Hallelukah, ki tov zamrah Elokeinu, ki na’im navah s’hilah.

Hallelukah! For it is good to make music to our G-d, for praise is pleasant and befitting.


The theme of the first Hallelukah was the individual’s bitachon – our total trust and reliance on Hashem even in painful and challenging times. We now move to our collective bitachon as Hashem’s people and nation.

The first pasuk is challenging to read but powerfully inspiring. It can be read and understood in different ways. What we present in this segment is based on the Meshech Chochmah (quoted by sefer Tal’lei Oros) and the Malbim.

Both the Meshech Chochmah and the Malbim place the emphasis of the message of this pasuk on the word “Elokeinu,” though they each focus on a different aspect of the word. This is a word we recite quite often, as it is found in many brachos and throughout our tefilos. We need to first understand what the word Elokeinu encompasses before we can discuss the applications to this pasuk.

The following are some of the meanings implicit in the word “Elokeinu” each time we recite it:

  1. Our G-d: We, B’nei Yisrael, have a unique and special close relationship with Hashem. HaRav Avigdor Miller zt”l would point out that the phrase “Hashem, Elokei Yisrael” is mentioned at least 165 times throughout Tanach.
  2. Din (judgment): This particular name of Hashem represents judgment, while some other names represent compassion.

III. Hashgachah Pratis (Divine Providence): While some other names represent the generality that Hashem is Master over all, this name represents Hashem as the One Who is involved in every aspect and detail of our individual and collective lives.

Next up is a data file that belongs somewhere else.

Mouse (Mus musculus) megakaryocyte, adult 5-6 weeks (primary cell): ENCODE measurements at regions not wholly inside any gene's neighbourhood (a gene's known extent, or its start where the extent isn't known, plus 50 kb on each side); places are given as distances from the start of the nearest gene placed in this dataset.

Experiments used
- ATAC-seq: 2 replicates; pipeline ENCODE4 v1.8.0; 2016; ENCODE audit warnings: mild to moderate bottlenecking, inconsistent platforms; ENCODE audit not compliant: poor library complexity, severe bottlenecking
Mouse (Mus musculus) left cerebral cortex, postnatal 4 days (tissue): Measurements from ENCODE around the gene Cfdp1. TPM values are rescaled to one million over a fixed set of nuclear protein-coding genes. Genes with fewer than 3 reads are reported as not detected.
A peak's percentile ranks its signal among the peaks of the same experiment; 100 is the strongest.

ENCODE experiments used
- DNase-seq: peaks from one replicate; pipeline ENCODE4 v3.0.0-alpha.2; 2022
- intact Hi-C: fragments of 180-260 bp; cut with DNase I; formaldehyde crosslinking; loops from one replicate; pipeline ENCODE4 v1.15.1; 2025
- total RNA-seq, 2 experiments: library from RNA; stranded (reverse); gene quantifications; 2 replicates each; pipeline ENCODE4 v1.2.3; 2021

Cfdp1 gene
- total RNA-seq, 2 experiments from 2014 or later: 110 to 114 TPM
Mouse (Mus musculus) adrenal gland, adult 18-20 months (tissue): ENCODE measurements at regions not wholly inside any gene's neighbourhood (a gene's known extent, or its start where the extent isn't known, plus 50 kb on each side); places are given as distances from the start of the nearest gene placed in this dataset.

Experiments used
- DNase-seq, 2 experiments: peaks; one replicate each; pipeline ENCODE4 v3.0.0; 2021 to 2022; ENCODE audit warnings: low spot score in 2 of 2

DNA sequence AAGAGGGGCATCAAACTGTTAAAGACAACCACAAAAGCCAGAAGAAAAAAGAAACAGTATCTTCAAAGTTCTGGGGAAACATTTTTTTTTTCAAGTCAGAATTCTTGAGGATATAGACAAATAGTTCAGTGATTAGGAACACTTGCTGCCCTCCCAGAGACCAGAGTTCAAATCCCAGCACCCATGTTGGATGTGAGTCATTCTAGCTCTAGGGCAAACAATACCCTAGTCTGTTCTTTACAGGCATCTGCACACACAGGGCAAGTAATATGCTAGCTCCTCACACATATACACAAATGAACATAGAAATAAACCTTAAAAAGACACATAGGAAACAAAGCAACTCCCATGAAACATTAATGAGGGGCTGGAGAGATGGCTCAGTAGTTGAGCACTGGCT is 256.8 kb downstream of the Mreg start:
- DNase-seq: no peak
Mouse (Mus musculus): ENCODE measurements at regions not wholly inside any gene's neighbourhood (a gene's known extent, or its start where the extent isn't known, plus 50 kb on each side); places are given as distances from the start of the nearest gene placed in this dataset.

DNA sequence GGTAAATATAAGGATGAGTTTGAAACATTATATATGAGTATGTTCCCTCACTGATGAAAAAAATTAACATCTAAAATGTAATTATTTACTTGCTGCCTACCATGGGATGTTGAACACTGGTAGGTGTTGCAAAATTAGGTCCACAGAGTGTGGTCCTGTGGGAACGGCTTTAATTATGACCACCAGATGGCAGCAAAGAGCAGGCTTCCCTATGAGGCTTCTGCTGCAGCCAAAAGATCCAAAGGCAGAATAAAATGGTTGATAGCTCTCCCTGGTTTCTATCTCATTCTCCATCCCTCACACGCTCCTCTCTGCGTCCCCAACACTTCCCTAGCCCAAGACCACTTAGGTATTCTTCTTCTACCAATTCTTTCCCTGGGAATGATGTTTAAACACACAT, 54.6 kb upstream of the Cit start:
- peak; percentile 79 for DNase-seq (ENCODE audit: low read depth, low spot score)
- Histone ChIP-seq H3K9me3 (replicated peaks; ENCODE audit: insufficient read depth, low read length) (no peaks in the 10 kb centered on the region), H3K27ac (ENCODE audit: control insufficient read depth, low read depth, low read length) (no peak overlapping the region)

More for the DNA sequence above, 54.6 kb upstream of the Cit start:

1. All-Powerful, All-Capable, Almighty

With these four meanings in mind, we suggest the following meaning of this pasuk, using both the Meshech Chochmah and the Malbim:

In general, in this world, man finds it extremely difficult to harmonize the experiences of pain and “good.” We experience them as opposites. If we are in pain, that is not “tov (good).” However, when it comes to Hashem’s managing the world, pain and good can, and on a certain level, are always one and the same. We will only see the full picture of how when Mashiach arrives – or in the next world – but we believe fully that all Hashem does is for our good and our benefit, and that includes the great pains we have undergone as a nation and as individuals.

“Zemer,” as we had mentioned in Hallelukah 1–1, is a higher level than ordinary praise. When we sing to Hashem, even through the pain (Elokeinu as din), knowing that Hashem is providing us exactly what we need right now (Elokeinu as hashgachah pratis and as “our G-d”) as He marches us toward the rebuilding of Yerushalayim and the ultimate redemption (which the following p’sukim speak about), that is the highest level of praise to Hashem.

Each incident of pain experienced separately in isolation can be excruciatingly painful and difficult. However, when viewed as painful steps, laying the next brick in the final Beis HaMikdash, we are able to rise to the level of singing to Hashem, because He is Elokeinu: our almighty G-d Who knows all, Who loves us uniquely, Who is directly orchestrating each detail of our history and lives, as He leads us out of our long exile to the coming of Mashiach bimheirah b’yameinuAmein.


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